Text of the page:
Centers for Disease Control and Prevention (CDC), Department of Health and Human Services (HHS).
Notice with comment period.
The Centers for Disease Control and Prevention (CDC), as part of its continuing efforts to reduce public burden and maximize the utility of government information, invites the general public and other Federal agencies to take this opportunity to comment on proposed and/or continuing information collections, as required by the Paperwork Reduction Act of 1995. This notice invites comment on a proposed revision of the National Program of Cancer Registries Cancer Surveillance System information collection, which provides useful data on cancer incidence and trends.
Written comments must be received on or before April 1, 2016.
You may submit comments, identified by Docket No. CDC-2016-0013 by any of the following methods:
Federal eRulemaking Portal: Regulation.gov. Follow the instructions for submitting comments.
Mail: Attn. Leroy A. Richardson, Information Collection Review Office, Centers for Disease Control and Prevention, 1600 Clifton Road NE., MS-D74, Atlanta, Georgia 30329.
Instructions: All submissions received must include the individual submitter and/or agency's name and Docket Number listed above. All relevant comments received will be posted without change to Regulations.gov, including any personal information provided. For access to the docket to read background documents or comments received, go to Regulations.gov.
All public comment should be submitted through the Federal eRulemaking portal (Regulations.gov) or by U.S. mail to the address listed above.
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FOR FURTHER INFORMATION CONTACT:
To request more information on the proposed project or to obtain a copy of the information collection plan and instruments, contact the Information Collection Review Office, Centers for Disease Control and Prevention, 1600 Clifton Road NE., MS-D74, Atlanta, Georgia 30329; phone: 404-639-7570; Email: firstname.lastname@example.org.
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Under the Paperwork Reduction Act of 1995 (PRA) (44 U.S.C. 3501-3520), Federal agencies must obtain approval from the Office of Management and Budget (OMB) for each collection of information they conduct or sponsor. In addition, the PRA also requires Federal agencies to provide a 60-day notice in the Federal Register concerning each proposed collection of information, including each new proposed collection, each proposed extension of existing collection of information, and each reinstatement of previously approved information collection, before submitting the collection to OMB for approval. To comply with this requirement, we are publishing this notice of a proposed data collection as described below. Comments are invited on: (a) Whether the proposed collection of information is necessary for the proper performance of the functions of the agency, including whether the information shall have practical utility; (b) the accuracy of the agency's estimate of the burden of the proposed collection of information; (c) ways to enhance the quality, utility, and clarity of the information to be collected; (d) ways to minimize the burden of the collection of information on respondents, including through the use of automated collection techniques or other forms of information technology; and, (e) estimates of capital or start-up costs and costs of operation, maintenance, and purchase of services to provide information. Burden means the total time, effort, or financial resources expended by persons to generate, maintain, retain, disclose or provide information to or for a Federal agency. This includes the time needed to review instructions; to develop, acquire, install and utilize technology and systems for the purpose of collecting, validating and verifying information, processing and maintaining information, and disclosing and providing information; to train personnel and to be able to respond to a collection of information, to search data sources, to complete and review the collection of information; and to transmit or otherwise disclose the information.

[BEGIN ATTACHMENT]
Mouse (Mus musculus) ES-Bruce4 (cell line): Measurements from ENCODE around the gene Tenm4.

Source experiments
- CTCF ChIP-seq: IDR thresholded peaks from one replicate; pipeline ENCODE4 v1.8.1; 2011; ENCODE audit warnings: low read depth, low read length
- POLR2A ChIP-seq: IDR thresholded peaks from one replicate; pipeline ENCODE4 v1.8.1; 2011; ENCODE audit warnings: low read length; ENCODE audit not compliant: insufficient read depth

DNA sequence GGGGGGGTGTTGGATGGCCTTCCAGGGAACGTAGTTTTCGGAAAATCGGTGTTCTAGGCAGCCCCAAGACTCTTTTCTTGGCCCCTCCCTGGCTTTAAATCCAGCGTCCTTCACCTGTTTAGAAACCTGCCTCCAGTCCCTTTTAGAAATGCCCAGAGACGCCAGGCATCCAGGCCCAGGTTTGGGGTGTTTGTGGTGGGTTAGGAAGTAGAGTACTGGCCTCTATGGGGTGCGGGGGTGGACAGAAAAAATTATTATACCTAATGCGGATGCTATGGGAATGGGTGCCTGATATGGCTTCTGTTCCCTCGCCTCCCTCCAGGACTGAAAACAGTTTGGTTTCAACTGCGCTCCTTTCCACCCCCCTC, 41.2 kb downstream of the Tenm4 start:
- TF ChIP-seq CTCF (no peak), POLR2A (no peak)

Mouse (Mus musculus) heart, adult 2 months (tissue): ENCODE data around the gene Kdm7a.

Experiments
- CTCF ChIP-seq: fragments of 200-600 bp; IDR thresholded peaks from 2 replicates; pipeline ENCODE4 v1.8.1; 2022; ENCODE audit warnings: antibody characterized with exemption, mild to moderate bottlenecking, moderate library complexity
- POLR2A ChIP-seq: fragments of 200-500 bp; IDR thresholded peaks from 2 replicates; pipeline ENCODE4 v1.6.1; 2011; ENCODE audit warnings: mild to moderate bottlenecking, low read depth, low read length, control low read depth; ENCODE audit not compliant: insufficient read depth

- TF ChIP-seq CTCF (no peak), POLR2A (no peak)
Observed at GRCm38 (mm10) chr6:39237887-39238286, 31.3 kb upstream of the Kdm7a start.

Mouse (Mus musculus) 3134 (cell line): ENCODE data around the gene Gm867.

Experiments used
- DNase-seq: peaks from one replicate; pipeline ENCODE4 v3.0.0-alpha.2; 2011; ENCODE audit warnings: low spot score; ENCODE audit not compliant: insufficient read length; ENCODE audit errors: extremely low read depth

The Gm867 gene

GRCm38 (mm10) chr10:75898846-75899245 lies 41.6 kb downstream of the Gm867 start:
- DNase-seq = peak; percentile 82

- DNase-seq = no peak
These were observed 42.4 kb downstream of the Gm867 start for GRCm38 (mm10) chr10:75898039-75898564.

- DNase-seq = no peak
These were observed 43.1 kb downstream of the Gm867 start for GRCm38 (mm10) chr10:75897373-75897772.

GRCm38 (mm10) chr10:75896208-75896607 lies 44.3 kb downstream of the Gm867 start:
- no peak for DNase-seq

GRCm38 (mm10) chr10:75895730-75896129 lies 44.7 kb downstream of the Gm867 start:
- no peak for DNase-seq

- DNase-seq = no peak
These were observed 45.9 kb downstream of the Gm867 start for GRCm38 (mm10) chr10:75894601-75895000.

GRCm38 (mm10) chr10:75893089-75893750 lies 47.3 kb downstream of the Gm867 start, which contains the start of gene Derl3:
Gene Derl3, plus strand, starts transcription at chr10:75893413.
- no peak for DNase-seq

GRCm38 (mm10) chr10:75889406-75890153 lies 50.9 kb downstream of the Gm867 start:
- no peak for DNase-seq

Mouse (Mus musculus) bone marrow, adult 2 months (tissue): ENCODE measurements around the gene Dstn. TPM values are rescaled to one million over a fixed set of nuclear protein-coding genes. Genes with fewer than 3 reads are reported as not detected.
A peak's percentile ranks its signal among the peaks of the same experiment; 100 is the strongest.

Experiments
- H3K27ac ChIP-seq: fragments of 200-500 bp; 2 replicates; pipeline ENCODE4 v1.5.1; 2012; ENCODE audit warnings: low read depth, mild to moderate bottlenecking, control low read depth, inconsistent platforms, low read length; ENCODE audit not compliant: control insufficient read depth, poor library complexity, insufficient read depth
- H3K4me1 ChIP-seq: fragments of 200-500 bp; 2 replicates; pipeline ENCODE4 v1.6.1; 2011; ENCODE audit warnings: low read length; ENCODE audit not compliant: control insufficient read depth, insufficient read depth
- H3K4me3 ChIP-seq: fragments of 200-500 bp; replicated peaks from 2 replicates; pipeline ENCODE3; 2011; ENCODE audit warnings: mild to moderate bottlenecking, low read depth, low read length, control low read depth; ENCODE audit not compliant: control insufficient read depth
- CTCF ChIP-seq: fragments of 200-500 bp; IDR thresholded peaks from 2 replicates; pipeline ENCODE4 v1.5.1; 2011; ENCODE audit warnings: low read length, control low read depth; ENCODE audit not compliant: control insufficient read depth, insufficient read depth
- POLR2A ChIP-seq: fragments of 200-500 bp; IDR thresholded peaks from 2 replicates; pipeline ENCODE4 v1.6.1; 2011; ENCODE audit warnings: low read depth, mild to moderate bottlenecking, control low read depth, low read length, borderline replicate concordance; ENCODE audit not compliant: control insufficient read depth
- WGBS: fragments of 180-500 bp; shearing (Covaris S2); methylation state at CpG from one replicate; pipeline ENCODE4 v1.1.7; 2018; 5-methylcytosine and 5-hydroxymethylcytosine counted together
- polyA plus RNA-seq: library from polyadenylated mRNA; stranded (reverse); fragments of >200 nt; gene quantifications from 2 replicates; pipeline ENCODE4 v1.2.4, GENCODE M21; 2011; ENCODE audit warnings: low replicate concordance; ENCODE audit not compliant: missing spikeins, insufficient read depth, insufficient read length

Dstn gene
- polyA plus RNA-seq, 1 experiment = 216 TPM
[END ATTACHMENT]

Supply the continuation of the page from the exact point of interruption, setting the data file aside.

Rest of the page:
National Program of Cancer Registries Cancer Surveillance System (NPCR CSS, OMB No. 0920-0469, exp. 5/31/2016)—Revision—National Center for Chronic Disease Prevention and Health Start Printed Page 5124Promotion (NCCDPHP), Centers for Disease Control and Prevention (CDC).
Background and Brief Description